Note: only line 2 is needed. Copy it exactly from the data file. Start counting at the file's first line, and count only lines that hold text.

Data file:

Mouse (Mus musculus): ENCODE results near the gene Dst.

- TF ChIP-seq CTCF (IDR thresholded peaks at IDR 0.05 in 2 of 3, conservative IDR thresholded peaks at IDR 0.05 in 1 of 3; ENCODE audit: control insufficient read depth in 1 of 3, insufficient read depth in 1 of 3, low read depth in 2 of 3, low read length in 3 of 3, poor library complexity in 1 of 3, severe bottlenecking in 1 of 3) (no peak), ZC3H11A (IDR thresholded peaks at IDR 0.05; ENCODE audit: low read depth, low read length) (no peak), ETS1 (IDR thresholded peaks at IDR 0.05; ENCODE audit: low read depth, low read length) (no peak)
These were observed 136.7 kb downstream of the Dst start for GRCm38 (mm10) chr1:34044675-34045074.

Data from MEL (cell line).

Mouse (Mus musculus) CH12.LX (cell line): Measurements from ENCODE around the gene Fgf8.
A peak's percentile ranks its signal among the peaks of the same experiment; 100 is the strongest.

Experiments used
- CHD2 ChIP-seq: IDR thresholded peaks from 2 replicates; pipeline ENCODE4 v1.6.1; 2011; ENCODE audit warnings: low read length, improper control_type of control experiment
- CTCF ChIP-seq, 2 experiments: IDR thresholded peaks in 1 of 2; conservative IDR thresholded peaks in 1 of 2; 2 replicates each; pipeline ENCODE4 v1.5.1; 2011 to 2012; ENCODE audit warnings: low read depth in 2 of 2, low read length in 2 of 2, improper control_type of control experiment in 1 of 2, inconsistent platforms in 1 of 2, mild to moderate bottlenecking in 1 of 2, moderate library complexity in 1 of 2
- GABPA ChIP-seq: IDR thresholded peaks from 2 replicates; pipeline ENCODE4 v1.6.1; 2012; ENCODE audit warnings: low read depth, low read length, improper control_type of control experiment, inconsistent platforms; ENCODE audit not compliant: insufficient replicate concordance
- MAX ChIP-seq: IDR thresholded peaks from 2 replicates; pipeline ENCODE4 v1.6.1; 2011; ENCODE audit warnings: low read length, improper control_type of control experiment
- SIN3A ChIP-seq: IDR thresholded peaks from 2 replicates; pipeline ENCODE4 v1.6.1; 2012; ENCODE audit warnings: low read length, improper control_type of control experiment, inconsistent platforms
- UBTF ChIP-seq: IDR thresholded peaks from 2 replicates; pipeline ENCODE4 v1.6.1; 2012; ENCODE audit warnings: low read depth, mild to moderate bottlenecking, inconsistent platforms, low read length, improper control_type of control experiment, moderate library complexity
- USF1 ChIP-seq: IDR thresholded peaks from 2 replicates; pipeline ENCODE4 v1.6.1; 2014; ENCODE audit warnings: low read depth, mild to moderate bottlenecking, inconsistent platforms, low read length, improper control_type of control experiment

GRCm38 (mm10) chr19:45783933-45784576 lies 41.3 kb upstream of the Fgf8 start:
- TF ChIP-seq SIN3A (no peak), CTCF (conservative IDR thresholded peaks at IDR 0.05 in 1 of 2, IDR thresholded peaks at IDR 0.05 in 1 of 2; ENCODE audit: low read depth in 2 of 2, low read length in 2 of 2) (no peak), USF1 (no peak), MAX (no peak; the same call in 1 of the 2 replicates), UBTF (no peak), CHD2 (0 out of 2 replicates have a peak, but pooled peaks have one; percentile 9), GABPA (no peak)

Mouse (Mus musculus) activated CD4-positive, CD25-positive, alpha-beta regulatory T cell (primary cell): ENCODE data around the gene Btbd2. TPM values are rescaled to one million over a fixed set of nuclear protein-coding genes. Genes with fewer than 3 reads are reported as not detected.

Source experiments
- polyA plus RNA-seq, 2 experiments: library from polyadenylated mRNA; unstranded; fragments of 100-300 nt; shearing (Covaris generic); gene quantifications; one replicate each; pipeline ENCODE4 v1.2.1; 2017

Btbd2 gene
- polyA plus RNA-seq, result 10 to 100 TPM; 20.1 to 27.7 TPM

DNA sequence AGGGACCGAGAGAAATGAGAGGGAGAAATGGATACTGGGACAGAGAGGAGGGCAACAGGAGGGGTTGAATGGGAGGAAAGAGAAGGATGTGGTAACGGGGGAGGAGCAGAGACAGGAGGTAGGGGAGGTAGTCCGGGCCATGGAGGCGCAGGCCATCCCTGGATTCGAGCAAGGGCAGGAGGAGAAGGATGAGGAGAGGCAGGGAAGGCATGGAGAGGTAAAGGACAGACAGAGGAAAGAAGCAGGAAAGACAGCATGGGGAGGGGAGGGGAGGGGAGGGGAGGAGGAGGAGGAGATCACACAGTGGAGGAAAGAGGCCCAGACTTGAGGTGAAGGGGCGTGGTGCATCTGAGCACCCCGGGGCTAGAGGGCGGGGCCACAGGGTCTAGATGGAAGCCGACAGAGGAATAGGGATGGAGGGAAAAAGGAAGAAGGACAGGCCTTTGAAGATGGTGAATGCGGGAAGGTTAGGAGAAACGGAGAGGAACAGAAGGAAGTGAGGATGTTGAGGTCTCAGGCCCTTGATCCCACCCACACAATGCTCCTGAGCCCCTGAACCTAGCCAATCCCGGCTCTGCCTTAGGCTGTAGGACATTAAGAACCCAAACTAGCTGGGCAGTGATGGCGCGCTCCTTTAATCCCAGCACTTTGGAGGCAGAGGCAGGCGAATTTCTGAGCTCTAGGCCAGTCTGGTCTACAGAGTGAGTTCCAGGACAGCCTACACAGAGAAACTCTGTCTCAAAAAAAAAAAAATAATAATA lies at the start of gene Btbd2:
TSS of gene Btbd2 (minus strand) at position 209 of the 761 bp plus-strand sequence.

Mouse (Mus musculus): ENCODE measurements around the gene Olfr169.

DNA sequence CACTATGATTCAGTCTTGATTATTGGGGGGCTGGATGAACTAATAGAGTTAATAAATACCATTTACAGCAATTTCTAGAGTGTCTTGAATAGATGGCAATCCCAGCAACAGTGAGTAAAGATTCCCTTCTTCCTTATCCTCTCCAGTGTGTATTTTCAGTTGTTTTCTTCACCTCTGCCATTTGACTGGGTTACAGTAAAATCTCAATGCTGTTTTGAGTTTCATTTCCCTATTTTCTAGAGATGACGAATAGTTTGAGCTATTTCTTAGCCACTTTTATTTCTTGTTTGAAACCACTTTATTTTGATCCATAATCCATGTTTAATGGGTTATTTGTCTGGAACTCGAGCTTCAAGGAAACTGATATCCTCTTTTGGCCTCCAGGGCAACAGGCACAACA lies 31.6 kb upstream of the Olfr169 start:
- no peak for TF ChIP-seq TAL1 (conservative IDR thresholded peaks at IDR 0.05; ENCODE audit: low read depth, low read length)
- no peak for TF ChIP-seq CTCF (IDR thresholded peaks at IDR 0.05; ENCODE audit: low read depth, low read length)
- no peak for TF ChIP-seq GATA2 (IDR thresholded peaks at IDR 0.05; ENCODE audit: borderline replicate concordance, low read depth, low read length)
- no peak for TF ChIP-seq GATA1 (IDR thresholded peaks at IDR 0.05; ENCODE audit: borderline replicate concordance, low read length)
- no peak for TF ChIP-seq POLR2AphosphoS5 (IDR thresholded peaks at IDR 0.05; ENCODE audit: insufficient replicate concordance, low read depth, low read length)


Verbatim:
- TF ChIP-seq CTCF (IDR thresholded peaks at IDR 0.05 in 2 of 3, conservative IDR thresholded peaks at IDR 0.05 in 1 of 3; ENCODE audit: control insufficient read depth in 1 of 3, insufficient read depth in 1 of 3, low read depth in 2 of 3, low read length in 3 of 3, poor library complexity in 1 of 3, severe bottlenecking in 1 of 3) (no peak), ZC3H11A (IDR thresholded peaks at IDR 0.05; ENCODE audit: low read depth, low read length) (no peak), ETS1 (IDR thresholded peaks at IDR 0.05; ENCODE audit: low read depth, low read length) (no peak)